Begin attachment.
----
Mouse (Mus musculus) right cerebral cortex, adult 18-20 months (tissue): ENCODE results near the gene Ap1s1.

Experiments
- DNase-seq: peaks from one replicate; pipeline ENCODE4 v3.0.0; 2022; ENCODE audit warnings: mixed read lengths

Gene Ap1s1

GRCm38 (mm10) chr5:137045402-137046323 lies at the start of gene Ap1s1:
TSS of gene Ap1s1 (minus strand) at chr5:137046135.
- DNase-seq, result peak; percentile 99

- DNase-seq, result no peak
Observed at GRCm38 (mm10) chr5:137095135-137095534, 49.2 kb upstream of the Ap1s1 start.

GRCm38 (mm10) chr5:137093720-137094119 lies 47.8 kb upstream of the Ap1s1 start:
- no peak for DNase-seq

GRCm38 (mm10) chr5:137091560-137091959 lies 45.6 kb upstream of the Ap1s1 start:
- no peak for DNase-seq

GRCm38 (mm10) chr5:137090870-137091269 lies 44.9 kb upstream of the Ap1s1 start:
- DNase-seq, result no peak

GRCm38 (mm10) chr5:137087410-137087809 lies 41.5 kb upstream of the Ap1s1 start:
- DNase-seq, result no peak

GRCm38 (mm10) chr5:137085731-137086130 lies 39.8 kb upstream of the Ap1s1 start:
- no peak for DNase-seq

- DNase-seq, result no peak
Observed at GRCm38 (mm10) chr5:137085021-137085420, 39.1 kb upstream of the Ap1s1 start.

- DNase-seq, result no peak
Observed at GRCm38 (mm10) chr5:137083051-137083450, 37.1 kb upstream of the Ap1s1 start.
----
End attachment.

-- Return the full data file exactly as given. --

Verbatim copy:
Mouse (Mus musculus) right cerebral cortex, adult 18-20 months (tissue): ENCODE results near the gene Ap1s1.

Experiments
- DNase-seq: peaks from one replicate; pipeline ENCODE4 v3.0.0; 2022; ENCODE audit warnings: mixed read lengths

Gene Ap1s1

GRCm38 (mm10) chr5:137045402-137046323 lies at the start of gene Ap1s1:
TSS of gene Ap1s1 (minus strand) at chr5:137046135.
- DNase-seq, result peak; percentile 99

- DNase-seq, result no peak
Observed at GRCm38 (mm10) chr5:137095135-137095534, 49.2 kb upstream of the Ap1s1 start.

GRCm38 (mm10) chr5:137093720-137094119 lies 47.8 kb upstream of the Ap1s1 start:
- no peak for DNase-seq

GRCm38 (mm10) chr5:137091560-137091959 lies 45.6 kb upstream of the Ap1s1 start:
- no peak for DNase-seq

GRCm38 (mm10) chr5:137090870-137091269 lies 44.9 kb upstream of the Ap1s1 start:
- DNase-seq, result no peak

GRCm38 (mm10) chr5:137087410-137087809 lies 41.5 kb upstream of the Ap1s1 start:
- DNase-seq, result no peak

GRCm38 (mm10) chr5:137085731-137086130 lies 39.8 kb upstream of the Ap1s1 start:
- no peak for DNase-seq

- DNase-seq, result no peak
Observed at GRCm38 (mm10) chr5:137085021-137085420, 39.1 kb upstream of the Ap1s1 start.

- DNase-seq, result no peak
Observed at GRCm38 (mm10) chr5:137083051-137083450, 37.1 kb upstream of the Ap1s1 start.